The Greater Bay Area: Introduction


The long-awaited Guangdong-Hong Kong-Macau Greater Bay Area (GBA) masterplan was released on February 18, 2019. As had been expected, the 59-page English translation reads like a broadly ambitious guide to how the region is expected to develop over the coming years, leaving more specific implementation details to be fleshed out by local authorities, albeit under the guidance of the central government.

Although short of detailed prescriptions, the document provides a glimpse into how quickly the region is likely to change in the coming years: by 2035, nine Guangdong cities plus the Hong Kong Kong and Macau SARs (“9+2”) should be the world’s leading “bay area”. This would involve roughly doubling the region’s GDP over the next 15 years, thereby surpassing Greater Tokyo, Greater New York and Greater San Francisco.

Here is a quick look at how these regions compare at the moment (2017 data):

Far-reaching reforms on the way

The plan has clearly been designed to encourage substantial economic reforms to be launched in the GBA. It was unveiled shortly before the National People’s Congress passed a revised version of the Foreign Investment Law on March 15, 2019, which set in motion far-reaching changes in the country’s regulatory environment. Taken together, these will likely have a major impact on foreign investors in the GBA, which has long been the country’s biggest magnet for foreign investment.

The choice of Guangdong, Hong Kong and Macau for China’s latest experiment with “Opening and Reform” should come as no surprise. Despite the fact that Beijing and Shanghai are better-known to most Western observers, the GBA has always led the way for economic reform in China. Guangdong is China’s richest, most developed, most open and internationally connected province. Moreover, the GBA includes two SARs that have internationally accepted legal systems and fully convertible currencies.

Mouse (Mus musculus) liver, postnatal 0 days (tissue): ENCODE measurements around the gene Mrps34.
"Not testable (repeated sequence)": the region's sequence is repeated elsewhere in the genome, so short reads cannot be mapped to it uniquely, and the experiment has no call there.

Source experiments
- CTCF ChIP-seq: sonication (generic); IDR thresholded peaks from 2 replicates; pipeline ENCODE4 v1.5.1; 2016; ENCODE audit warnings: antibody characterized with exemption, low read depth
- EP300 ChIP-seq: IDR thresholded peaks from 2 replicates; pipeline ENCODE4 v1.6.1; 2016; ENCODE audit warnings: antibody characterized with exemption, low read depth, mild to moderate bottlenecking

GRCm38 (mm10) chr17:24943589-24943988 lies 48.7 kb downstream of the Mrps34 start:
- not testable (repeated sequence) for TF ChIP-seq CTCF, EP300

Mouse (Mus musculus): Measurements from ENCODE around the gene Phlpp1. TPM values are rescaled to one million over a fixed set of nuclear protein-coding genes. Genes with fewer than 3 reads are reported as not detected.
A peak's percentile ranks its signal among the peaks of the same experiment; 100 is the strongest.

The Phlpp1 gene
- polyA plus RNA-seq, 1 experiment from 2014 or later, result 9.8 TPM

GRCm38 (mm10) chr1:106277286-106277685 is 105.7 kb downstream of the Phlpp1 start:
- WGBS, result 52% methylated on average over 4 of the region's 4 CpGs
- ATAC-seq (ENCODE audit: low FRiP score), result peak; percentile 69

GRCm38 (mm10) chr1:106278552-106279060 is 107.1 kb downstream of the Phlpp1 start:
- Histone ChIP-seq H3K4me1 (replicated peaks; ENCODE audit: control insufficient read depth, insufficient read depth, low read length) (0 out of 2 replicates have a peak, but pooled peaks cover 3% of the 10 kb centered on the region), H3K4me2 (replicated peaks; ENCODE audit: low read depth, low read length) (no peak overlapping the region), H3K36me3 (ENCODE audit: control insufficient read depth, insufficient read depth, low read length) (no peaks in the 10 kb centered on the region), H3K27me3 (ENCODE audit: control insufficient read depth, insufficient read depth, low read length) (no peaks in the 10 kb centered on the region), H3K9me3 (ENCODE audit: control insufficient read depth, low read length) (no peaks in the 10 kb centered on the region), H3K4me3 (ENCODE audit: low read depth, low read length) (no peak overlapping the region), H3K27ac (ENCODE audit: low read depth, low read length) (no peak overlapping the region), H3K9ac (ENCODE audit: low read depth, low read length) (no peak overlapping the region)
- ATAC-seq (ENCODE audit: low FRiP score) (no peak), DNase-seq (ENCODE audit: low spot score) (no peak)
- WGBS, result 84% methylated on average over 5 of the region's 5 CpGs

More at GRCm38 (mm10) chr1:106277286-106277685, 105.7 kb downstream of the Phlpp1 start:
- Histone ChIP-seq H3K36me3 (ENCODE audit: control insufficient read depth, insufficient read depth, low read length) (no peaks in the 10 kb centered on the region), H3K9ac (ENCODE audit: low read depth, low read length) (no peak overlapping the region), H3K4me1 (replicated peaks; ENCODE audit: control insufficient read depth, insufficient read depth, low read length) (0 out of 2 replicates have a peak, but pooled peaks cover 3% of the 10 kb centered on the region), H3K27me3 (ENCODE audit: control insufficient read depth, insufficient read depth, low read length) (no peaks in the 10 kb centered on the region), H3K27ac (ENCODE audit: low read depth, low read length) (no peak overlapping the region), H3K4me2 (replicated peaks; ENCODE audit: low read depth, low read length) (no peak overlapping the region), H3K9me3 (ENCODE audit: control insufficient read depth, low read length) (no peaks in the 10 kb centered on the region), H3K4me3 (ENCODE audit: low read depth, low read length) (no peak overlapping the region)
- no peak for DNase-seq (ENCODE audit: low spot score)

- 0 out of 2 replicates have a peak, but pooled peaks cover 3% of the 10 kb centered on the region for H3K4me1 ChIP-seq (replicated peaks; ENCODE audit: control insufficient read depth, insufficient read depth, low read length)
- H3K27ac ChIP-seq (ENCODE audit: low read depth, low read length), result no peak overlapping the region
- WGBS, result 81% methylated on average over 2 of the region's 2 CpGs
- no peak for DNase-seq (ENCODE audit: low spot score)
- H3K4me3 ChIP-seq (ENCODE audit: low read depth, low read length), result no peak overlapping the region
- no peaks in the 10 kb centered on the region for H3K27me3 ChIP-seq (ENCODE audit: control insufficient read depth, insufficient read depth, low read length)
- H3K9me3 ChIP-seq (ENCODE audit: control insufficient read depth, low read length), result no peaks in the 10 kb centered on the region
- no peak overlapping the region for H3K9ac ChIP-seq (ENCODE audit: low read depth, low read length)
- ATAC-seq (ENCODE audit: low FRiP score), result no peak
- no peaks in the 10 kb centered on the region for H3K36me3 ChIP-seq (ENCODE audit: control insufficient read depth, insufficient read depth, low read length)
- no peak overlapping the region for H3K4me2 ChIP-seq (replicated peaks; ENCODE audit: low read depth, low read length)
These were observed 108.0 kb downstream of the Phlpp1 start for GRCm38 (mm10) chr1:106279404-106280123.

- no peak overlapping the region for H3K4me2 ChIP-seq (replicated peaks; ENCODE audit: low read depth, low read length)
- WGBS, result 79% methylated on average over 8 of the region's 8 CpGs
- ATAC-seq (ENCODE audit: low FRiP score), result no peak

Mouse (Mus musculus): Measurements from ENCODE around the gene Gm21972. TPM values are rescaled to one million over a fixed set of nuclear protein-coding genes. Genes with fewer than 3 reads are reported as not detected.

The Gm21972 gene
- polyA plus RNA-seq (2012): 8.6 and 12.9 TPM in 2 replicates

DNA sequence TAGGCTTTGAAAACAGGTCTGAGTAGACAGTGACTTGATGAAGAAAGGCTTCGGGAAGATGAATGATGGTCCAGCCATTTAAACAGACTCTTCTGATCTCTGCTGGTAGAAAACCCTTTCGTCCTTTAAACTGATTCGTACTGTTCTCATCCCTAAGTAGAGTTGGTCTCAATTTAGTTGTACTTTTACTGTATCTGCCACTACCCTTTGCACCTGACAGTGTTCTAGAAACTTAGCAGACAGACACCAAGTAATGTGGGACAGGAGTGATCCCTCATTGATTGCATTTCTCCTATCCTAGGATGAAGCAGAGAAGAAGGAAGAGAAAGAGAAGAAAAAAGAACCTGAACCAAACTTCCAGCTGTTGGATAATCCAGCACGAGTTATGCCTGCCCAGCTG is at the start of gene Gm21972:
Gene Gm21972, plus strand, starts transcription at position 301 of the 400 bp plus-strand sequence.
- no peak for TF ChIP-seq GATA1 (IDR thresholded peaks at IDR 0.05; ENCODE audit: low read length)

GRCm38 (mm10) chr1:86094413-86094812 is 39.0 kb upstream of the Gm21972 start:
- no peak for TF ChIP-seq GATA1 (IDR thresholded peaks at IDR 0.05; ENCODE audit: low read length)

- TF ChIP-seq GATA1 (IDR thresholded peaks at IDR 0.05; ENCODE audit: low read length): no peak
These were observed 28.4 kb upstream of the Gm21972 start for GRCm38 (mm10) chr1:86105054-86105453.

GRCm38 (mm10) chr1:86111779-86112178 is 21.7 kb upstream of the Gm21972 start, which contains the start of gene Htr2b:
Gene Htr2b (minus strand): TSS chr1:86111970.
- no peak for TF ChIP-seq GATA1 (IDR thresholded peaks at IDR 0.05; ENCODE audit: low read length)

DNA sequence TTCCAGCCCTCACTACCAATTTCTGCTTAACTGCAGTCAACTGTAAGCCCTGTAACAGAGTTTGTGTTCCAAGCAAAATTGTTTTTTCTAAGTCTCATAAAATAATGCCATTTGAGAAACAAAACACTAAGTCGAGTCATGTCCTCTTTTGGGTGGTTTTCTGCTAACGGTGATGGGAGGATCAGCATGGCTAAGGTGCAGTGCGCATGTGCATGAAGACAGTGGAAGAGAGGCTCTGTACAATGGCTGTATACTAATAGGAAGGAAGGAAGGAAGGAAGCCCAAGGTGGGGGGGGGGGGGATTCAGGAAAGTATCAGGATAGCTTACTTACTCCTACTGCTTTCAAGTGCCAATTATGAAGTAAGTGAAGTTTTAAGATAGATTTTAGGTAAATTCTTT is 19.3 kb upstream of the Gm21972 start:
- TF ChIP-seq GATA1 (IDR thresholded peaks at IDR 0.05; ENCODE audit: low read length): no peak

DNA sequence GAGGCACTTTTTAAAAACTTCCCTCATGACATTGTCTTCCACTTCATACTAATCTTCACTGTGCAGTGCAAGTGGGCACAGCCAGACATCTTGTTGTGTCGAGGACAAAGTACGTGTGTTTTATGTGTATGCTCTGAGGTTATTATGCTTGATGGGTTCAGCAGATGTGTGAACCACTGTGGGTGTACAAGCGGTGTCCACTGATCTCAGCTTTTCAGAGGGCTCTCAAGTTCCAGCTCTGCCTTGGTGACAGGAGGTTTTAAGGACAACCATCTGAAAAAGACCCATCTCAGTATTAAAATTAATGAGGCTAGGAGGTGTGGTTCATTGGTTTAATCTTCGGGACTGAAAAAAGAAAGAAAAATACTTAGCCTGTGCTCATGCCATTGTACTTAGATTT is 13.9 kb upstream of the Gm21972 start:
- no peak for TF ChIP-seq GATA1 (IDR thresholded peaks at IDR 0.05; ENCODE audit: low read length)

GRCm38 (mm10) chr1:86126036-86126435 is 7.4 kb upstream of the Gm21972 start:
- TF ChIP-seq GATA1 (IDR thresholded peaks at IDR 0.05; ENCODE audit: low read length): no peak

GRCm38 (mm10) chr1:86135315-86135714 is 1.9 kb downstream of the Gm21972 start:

Here is a comparison of the GBA with China’s two other leading economic clusters:

It is not just because of Hong Kong being in the mix that the GBA has such a high percentage-capita GDP number. Shenzhen is the mainland’s richest city, and Guangzhou is close behind. Foshan and Dongguan, while smaller, have been growing faster in recent years, while Zhongshan and Zhuhai have been attracting investment into high-tech industries that have been pushing their growth rates above national averages, too. Jiangmen, Zhaoqing and Huizhou, the more rural of the nine, are meanwhile playing fast catch-up with futuristic industries and renewable-energy prioritization. Macau’s story of the past two decades is well known for the investments of the US casino giants and the prolific growth that those investments have spurred.

Here are the basic statistics of the nine cities inside Guangdong:

We will be writing introductory features on each of these cities in the coming weeks. Keep an eye on our Features section for more.